Metformin failure in people with type 2 diabetes is very common, particularly among those with high hemoglobin A1c levels at the time of diagnosis, new findings suggest.
An analysis of electronic health record data for more than 22,000 patients starting metformin at three U.S. clinical sites found that over 40% experienced metformin failure.
This was defined as either failure to achieve or maintain A1c less than 7% within 18 months or the use of additional glucose-lowering medications.
Other predictors that metformin use wouldn’t be successful included increasing age, male sex, and race/ethnicity. However, the latter ceased to be linked after adjustment for other clinical risk factors.
“Our study results suggest increased monitoring with potentially earlier treatment intensification to achieve glycemic control may be appropriate in patients with clinical parameters described in this paper,” Suzette J. Bielinski, PhD, and colleagues wrote.
“Further, these results call into question the ubiquitous use of metformin as the first-line therapy and suggest a more individualized approach may be needed to optimize therapy,” they added in their article, published online in the Journal of Clinical Endocrinology and Metabolism.
The study is also noteworthy in that it demonstrated the feasibility of using EHR data with a machine-learning approach to discover risk biomarkers, Dr. Bielinski, professor of epidemiology at the Mayo Clinic, Rochester, Minn., said in an interview.
“We wanted to repurpose clinical data to answer questions ... I think more studies using these types of techniques repurposing data meant for one thing could potentially impact care in other domains. ... If we can get the bang for the buck from all these data that we generate on people I just think it will improve health care and maybe save health care dollars.”
Baseline A1c strongest predictor of metformin failure
The investigators identified a total of 22,047 metformin initiators from three clinical primary care sites: the University of Mississippi’s Jackson centers, which serves a mostly African American population, the Mountain Park Health Center in Arizona, a seven-clinic federally qualified community health center in Phoenix that serves a mostly Latino population, and the Rochester Epidemiology Project, which includes the Mayo Clinic and serves a primarily White population.
Overall, a total of 43% (9,407) of patients met one of two criteria for metformin failure by 18 months. Among those, median time to failure on metformin was 3.9 months.
Unadjusted failure rates were higher among African Americans, Hispanics, and other racial groups, compared with non-Hispanic White patients.
However, the racial groups also differed by baseline characteristics. Mean A1c was 7.7% overall, 8.1% for the African American group, 7.9% for Asians, and 8.2% for Hispanics, compared with 7.6% for non-Hispanic Whites.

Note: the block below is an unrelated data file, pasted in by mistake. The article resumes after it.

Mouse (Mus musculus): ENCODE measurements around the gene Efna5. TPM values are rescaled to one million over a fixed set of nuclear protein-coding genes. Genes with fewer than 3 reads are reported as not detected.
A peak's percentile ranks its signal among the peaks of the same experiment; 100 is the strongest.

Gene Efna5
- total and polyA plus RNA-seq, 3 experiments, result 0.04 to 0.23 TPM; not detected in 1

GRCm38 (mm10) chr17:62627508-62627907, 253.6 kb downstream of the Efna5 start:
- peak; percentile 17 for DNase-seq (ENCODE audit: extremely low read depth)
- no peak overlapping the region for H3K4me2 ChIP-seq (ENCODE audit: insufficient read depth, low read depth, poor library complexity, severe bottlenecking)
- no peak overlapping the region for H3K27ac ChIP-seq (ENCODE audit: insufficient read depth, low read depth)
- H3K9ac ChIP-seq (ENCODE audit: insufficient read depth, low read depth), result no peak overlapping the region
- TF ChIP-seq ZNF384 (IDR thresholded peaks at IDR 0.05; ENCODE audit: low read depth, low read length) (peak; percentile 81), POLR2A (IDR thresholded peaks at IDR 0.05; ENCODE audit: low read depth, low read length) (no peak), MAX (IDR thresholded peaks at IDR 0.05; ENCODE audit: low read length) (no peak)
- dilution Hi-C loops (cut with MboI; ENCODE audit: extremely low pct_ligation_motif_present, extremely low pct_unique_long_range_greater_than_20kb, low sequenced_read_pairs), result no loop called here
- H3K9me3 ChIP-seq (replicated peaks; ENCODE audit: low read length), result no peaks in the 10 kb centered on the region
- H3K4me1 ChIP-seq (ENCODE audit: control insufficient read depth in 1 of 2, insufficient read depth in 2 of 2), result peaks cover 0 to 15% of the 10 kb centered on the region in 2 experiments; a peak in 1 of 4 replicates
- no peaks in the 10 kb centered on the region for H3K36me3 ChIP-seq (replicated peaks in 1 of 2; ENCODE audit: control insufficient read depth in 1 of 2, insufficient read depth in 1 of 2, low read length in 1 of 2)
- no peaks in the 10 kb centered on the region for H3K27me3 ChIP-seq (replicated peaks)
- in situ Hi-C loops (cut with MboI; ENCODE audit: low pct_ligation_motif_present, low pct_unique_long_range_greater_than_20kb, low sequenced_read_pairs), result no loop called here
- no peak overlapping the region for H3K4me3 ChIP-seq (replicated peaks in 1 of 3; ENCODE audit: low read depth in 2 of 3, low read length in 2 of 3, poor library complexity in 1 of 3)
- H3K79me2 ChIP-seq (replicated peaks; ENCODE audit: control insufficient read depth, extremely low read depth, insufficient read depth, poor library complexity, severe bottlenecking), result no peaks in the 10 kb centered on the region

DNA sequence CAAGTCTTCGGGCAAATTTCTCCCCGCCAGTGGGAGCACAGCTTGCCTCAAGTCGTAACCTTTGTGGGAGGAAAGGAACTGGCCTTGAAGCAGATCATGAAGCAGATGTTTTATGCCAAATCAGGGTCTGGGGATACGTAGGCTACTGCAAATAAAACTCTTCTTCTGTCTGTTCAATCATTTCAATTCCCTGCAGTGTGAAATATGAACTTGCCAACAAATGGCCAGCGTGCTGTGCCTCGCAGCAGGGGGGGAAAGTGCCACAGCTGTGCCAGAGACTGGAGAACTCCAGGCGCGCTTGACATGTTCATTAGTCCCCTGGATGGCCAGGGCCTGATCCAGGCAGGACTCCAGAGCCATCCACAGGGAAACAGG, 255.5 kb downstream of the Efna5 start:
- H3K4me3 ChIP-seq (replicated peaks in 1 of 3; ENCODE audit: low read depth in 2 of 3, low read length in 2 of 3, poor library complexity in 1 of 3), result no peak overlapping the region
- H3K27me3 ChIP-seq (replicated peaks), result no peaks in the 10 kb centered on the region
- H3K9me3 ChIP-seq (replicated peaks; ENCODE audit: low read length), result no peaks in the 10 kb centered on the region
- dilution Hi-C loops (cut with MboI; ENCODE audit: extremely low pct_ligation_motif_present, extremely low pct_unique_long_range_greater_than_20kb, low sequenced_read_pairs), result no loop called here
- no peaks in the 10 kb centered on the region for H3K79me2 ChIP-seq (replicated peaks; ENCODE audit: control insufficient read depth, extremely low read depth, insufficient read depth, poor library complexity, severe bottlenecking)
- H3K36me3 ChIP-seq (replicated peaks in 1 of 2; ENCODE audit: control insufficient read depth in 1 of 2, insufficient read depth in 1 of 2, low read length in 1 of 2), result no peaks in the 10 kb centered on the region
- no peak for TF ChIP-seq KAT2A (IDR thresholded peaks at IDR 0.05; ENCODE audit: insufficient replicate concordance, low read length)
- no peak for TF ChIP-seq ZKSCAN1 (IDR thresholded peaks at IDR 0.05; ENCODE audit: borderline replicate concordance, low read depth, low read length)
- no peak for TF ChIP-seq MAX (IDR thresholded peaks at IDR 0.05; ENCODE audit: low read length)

Of 150 clinical factors examined, higher A1c was the strongest predictor of metformin failure, with a rapid increase in risk appearing between 7.5% and 8.0%.
“The slope is steep. It gives us some clinical guidance,” Dr. Bielinski said.
Other variables positively correlated with metformin failure included “diabetes with complications,” increased age, and higher levels of potassium, triglycerides, heart rate, and mean cell hemoglobin.
Factors inversely correlated with metformin failure were having received screening for other suspected conditions and medical examination/evaluation, and lower levels of sodium, albumin, and HDL cholesterol.
Three variables – body mass index, LDL cholesterol, and creatinine – had a U-shaped relationship with metformin failure, so that both high and low values were associated with increased risk.
“The racial/ethnic differences disappeared once other clinical factors were considered suggesting that the biological response to metformin is similar regardless of race/ethnicity,” Dr. Bielinski and colleagues wrote.
They also noted that the abnormal lab results which correlated with metformin failure “likely represent biomarkers for chronic illnesses. However, the effect size for lab abnormalities was small compared with that of baseline A1c.”
Dr. Bielinski urged caution in interpreting the findings. “Electronic health records data have limitations. We have evidence that these people were prescribed metformin. We have no idea if they took it. ... I would really be hesitant to be too strong in making clinical recommendations.”
However, she said that the data are “suggestive to say maybe we need to have some kind of threshold where if someone comes in with an A1c of X that they go on dual therapy right away. I think this is opening the door to that.”
The authors reported no relevant financial relationships.
A version of this article first appeared on Medscape.com.